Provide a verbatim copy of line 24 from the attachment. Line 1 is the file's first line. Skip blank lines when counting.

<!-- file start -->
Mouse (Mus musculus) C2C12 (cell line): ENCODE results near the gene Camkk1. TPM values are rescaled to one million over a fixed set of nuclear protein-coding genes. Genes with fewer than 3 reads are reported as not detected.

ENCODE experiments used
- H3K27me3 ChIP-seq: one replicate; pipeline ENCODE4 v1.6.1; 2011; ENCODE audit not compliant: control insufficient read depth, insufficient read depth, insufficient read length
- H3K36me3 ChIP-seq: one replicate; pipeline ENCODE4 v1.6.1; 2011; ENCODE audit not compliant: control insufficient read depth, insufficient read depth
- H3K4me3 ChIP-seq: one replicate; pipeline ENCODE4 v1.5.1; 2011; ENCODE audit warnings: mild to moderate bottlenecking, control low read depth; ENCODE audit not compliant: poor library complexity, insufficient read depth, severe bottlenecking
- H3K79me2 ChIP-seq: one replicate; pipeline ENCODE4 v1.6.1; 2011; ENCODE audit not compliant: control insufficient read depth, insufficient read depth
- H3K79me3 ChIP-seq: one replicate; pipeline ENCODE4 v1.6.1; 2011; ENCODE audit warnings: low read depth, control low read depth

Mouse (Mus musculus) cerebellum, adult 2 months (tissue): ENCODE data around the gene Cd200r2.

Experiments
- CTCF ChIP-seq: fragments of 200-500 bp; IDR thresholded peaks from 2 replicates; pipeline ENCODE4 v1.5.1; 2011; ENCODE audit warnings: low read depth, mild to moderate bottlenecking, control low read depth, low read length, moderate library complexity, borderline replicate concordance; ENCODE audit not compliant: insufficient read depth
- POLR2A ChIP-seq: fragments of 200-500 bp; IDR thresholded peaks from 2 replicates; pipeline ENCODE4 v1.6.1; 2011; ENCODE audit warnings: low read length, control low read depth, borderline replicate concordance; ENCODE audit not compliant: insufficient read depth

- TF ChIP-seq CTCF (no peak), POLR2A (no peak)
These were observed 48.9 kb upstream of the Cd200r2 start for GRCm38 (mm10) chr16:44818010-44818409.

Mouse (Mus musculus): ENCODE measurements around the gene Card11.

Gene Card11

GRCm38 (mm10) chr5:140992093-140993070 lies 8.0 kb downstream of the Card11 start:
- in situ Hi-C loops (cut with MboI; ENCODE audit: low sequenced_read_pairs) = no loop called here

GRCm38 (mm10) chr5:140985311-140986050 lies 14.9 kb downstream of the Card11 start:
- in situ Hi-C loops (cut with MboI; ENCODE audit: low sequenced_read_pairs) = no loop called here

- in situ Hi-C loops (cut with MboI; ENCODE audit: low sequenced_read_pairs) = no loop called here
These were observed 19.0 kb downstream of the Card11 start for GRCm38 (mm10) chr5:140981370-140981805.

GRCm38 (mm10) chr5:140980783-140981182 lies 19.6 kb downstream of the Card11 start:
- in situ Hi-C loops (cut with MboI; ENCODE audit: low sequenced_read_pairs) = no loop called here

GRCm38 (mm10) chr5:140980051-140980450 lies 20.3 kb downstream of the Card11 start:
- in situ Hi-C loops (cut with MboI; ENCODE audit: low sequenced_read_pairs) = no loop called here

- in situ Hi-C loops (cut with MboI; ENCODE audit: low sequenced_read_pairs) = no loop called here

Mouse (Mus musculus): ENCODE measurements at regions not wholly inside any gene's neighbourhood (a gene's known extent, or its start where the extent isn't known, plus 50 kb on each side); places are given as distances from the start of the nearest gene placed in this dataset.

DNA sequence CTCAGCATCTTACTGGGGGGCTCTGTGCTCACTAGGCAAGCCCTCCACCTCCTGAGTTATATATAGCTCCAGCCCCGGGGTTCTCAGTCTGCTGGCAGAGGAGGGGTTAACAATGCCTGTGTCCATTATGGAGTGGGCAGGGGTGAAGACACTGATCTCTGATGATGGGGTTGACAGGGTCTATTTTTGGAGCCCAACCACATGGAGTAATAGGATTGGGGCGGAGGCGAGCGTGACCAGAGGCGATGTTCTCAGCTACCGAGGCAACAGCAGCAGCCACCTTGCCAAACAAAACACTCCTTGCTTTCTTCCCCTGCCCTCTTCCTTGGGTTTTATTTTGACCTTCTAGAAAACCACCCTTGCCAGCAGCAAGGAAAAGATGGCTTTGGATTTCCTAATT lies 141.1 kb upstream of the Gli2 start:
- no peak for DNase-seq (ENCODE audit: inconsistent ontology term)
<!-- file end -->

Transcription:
GRCm38 (mm10) chr5:140980051-140980450 lies 20.3 kb downstream of the Card11 start: